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    A Family Heritage of Recipes

    Have you ever thought of saving your family heritage by collecting your favorite recipes? Your ancestors' food ideas, and those of your generation, can provide a wealth of memories and information about life in a particular era.

    Recalling the family get-togethers and the favorite foods for special occasions, and even those for everyday meals, can be a great source of enjoyment. If you decide to write them down and possibly assemble them into a family cookbook, you'll be preserving food memories for future generations.

    I realized the fascination one's culinary heritage could provide when I read about a midwestern grandmother who recorded recipes and reminiscences for her children and grandchildren. Interspersed among the favorite recipes were tidbits of information about the occasions when the foods were saved.

    Aunt & Mother Share Recipes

    I was delighted when my aunt's old cooking notebook came into my possession. Here Auntie had written favorite recipes over the years...those from her mother and grandmother and friends. She made notes in the margins regarding the recipes or the person who gave it to her.

    Over the years, my mother shared with my daughter and me some of the recipes and food ideas she gleaned from her mother.

    "No one hitched up the horses to the bobsled or wagon and took off for the store at a moment's notice," Mother once told us. "It was an eight-mile round trip from our farm. We only went once a week to trade, not to shop. We took eggs and butter and got a few extras we would need to add to our own home-grown supplies."

    Too often we think the recipes we serve our families or that were favorites in our childhood are commonplace and that only those of other regions and cultures will pique someone's interest. But as I browse through Auntie's notebook and the pieces of paper Mother collected in her recipe box, I'm besieged with memories and want to record them for my daughter, grandchildren, and future generations.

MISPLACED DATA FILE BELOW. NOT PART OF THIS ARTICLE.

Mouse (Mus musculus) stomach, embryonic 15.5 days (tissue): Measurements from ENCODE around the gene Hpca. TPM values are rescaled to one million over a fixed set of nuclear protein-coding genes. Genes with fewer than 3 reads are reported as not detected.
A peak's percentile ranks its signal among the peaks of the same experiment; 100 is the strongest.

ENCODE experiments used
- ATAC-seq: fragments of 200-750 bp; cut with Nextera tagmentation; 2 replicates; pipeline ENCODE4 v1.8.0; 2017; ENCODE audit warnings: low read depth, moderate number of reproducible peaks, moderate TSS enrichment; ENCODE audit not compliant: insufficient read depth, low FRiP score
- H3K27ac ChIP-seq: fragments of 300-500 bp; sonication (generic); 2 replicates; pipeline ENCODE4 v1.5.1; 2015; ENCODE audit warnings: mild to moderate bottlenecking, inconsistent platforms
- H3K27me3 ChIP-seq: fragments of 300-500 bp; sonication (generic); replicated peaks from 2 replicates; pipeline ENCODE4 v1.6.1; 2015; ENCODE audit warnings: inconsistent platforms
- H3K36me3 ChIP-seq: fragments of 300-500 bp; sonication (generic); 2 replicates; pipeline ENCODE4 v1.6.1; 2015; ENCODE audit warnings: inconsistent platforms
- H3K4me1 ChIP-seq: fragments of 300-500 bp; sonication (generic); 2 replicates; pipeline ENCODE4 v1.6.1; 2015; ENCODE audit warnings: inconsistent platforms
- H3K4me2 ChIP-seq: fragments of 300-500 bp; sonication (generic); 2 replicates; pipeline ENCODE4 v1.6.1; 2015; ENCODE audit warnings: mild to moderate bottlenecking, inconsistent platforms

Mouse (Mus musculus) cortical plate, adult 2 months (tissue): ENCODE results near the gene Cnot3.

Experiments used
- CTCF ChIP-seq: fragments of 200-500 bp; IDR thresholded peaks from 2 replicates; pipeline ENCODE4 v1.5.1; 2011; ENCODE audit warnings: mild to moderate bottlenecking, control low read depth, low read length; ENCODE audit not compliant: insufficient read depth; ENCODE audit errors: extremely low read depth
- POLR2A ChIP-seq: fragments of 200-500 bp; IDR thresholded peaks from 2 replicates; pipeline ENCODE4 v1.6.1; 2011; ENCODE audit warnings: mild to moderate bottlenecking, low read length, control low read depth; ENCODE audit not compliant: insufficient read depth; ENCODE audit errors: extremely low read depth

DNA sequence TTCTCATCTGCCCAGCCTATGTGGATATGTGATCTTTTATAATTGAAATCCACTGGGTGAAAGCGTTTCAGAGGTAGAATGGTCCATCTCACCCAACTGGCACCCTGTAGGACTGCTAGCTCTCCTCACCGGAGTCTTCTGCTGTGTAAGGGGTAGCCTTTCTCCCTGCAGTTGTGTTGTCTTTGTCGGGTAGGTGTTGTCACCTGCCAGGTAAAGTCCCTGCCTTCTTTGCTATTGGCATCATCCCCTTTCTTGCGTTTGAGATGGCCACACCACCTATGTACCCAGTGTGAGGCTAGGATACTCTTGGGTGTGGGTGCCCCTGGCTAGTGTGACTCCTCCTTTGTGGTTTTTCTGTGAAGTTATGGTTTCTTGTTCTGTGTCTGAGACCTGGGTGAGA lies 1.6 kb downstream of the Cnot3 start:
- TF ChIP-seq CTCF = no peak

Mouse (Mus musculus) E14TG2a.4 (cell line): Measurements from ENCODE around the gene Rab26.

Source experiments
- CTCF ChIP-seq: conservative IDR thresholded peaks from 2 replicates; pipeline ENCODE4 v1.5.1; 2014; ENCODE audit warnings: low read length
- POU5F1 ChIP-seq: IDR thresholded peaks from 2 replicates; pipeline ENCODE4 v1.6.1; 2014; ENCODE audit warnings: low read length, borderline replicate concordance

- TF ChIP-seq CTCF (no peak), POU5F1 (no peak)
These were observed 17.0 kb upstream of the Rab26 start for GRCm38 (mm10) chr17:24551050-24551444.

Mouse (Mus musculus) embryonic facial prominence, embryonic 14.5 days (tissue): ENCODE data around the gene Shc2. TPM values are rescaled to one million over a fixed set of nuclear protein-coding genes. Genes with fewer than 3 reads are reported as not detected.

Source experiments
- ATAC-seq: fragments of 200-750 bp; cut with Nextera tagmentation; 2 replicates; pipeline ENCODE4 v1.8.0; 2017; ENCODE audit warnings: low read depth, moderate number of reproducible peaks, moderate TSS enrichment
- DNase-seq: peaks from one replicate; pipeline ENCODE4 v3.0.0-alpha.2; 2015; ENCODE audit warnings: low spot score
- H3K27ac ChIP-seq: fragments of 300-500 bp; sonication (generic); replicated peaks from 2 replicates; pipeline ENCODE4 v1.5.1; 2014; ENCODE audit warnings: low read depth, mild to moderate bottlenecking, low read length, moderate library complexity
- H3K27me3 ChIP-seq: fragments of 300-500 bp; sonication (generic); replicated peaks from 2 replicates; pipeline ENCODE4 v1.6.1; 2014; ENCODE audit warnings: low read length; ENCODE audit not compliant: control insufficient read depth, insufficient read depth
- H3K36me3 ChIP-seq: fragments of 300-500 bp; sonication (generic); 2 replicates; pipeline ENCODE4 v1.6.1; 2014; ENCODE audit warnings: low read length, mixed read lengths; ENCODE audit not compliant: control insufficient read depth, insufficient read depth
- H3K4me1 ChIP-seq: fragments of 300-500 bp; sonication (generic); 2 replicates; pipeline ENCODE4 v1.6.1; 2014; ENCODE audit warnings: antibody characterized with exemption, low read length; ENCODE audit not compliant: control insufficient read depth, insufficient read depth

Compiling a Family Cookbook

    My daughter and I are compiling cookbooks consisting of recipes from my husband's family and my family. We've sorted through recipes that have been handed down to us, then have asked relatives to contribute some of their favorites or most memorable. In these days of computers with desk top publishing and recipe programs, it's much easier to put together a family cookbook.

    Begin by collecting some of your favorite family recipes and asking relatives for theirs. Include a bit of family history about the recipes and occasions when they were served, if possible.

    You can make this a simple project by typing the recipes and stories, making copies, and assembling them in a loose-leaf notebook, or you can take your typewritten (or computer disk) pages to a copy center or printer and have them compiled there into a small booklet.

    Relatives and even close friends might be interested in a copy. These recipe booklets also make nice Christmas gifts and souvenirs.

    As you research and compile your own family cookbook, you'll discover the enjoyment of learning about this side of your family and ancestors.

    Copyright © 2001 Mary Emma Allen

    Mary Emma Allen is a journalist, columnist, children's writer and book author. Her many publications are listed on her Web site --

    The Authentic Self: Journaling Your Joys, Griefs and Everything in Between by Shery Russ

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